Fig. 1.

XRD pattern and Raman spectrum of TiO2 thin film with different TTiP molarity heat treated at 500°C (A: anatase, R: rutile, B: brookite).

Fig. 2(a) shows the phases content of anatase, rutile and brookite calculated from XRD lines located at peak 25° for anatase, 27° for rutile and 31° for brookite. For 0.2M, 76:24 percent of the phases content was observed and identified as anatase and rutile. For 0.3M, 53:39:8 percent of the phases content was observed and assigned as anatase, rutile and brookite. Decreased in anatase content was caused by transformation of rutile to brookite phase as had been also reported by Han [14]. For 0.4M, 59:41 percent of the phases content was observed and identified as anatase and rutile. For 0.5M, 63:37 percent of the phases content was observed and identified as anatase and rutile. Increased in anatase content from 0.4M to 0.5M of TTIP was due to higher anatase crystallinity observed at XRD pattern. This agrees with Wong [23] findings where increased in the concentration of precursors had increased the anatase crystallinity with reduced rutile phases content.

Fig. 2.

Phases content and crystallite size of TiO2 thin film with different TTiP molarity.

Fig. 2(b) shows the crystallite size of TiO2 thin film with different TTIP molarity located at peak 25° for anatase, 27°for rutile and 31° for brookite. For 0.2M, crystallite size of anatase and rutile were identified at 21nm and 34nm. The crystallite size of anatase and rutile decreased in size (∼14nm for anatase and ∼11nm for rutile) at 0.3M due to the presence of brookite). At higher molarity at 0.5M crystallite size of anatase and rutile reduced to ∼17nm and ∼29nm. This observation agrees with Hafizah and Fagnern findings where increased in precursor molarity had decreased the TiO2 crystallite size.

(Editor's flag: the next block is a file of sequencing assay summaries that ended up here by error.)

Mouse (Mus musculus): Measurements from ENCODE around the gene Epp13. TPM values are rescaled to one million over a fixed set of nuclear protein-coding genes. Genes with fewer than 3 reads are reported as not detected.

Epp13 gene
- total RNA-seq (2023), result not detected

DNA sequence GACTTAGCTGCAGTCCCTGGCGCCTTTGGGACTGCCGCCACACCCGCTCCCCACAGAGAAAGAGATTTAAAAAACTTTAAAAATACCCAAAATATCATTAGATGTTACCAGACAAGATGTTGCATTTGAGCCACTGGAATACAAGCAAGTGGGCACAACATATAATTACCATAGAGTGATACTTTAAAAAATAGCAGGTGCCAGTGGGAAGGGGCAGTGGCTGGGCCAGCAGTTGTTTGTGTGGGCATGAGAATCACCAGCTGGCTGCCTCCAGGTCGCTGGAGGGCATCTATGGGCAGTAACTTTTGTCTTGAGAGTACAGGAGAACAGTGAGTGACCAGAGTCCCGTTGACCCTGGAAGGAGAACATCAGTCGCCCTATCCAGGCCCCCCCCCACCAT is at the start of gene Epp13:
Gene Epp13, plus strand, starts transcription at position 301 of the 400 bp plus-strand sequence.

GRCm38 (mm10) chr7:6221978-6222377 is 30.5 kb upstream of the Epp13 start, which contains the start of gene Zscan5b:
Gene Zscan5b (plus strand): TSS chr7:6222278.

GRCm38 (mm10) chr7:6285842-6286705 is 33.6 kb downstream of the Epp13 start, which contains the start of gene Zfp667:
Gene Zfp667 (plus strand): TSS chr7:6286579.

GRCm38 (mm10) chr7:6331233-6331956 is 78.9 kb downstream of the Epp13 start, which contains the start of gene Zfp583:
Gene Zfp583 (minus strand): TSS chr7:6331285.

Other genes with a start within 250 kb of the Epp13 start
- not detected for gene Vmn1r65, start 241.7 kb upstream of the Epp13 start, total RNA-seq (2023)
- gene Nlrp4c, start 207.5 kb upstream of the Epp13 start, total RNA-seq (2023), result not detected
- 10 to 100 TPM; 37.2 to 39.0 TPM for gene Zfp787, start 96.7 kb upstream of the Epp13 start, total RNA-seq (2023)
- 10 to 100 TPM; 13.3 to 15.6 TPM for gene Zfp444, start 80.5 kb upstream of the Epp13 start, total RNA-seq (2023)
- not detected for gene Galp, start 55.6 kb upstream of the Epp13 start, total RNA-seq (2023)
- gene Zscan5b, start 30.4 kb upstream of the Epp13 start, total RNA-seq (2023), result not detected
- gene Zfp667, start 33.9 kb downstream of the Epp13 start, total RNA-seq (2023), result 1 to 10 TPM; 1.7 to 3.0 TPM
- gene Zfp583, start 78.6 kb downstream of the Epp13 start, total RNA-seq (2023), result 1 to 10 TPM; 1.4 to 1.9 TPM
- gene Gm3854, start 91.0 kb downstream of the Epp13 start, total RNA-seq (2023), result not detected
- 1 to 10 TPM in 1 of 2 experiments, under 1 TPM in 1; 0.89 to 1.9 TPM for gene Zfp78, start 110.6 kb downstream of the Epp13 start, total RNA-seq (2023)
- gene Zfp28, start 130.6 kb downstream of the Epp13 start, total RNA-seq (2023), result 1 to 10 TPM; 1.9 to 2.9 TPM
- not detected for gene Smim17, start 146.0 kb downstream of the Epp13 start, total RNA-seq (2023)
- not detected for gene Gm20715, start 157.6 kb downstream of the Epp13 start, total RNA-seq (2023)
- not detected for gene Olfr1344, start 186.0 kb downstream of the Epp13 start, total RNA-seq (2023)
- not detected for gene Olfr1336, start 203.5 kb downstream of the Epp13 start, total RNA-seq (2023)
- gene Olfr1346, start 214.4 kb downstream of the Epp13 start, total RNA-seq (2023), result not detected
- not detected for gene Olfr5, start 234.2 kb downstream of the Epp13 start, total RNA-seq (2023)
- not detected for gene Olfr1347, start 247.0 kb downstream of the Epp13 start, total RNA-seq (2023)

3.2Photocatalytic activity

Fig. 3 shows the percentage of MB degradation for UV-light spectrum and SEM images of TiO2 thin film at different TTIP molarity. At 0.2M, 81% of MB solution was degraded, while at higher molarity of TTIP 0.4M and 0.5M, the degradation of MB solution increased to above 90% (Fig. 3(a)). 0.5M of TTIP shows the highest MB degradation of 97%. The higher degradation of MB solutions is due to the higher crystallinity presence at higher TTIP molarity. Moreover, it is also due to the small crystallite size obtained during the TiO2 deposition (∼17nm for anatase and ∼29nm for rutile). The surface morphology of the TiO2 thin film revealed that at 0.2M, the surface of TiO2 thin film shown cracking with no pores observed (Fig. 3(b)). In contrast, 0.3M less cracking was identified. At higher molarity of TTIP (0.4M and 0.5M), severe cracking and visible pores were observed. Large pore produced was due to internal stress exerted caused by high viscosity of TTIP content [11]. It has been suggested by Lorena [12] that, rapid degradation of methyl orange obtained when high cracking and large pore deposited on the glass substrate due small surface area exerted lead to high absorption during photocatalytic activity. Thus, this agrees with microstructure observed and high MB degradation at 0.5M by UV-light.

Fig. 3.

Percentage of MB degradation for UV-light spectrum and SEM images of TiO2 thin film at different TTiP molarity.

Fig. 4 shows percentage of MB degradation for visible light spectrum of TiO2 thin film at 0.3M and 0.5M TTIP. These two formulations were selected for visible light analysis due to the presence of brookite at 0.3M and highest MB degradation obtained at 0.5M during UV-light irradiation. For 0.3M, 65% of MB solution was degraded for visible light while 0.5M show 86% of MB degradation. Higher in MB degradation presented at 0.5M of TTIP molarity was caused by the higher crystallinity peaks obtained during this formulation [14]. Thus, it is shown that TiO2 thin film deposited with higher TTIP molarity using formulation without solvent, dopants or stabilizers had been able to produce good photocatalytic activity in visible light.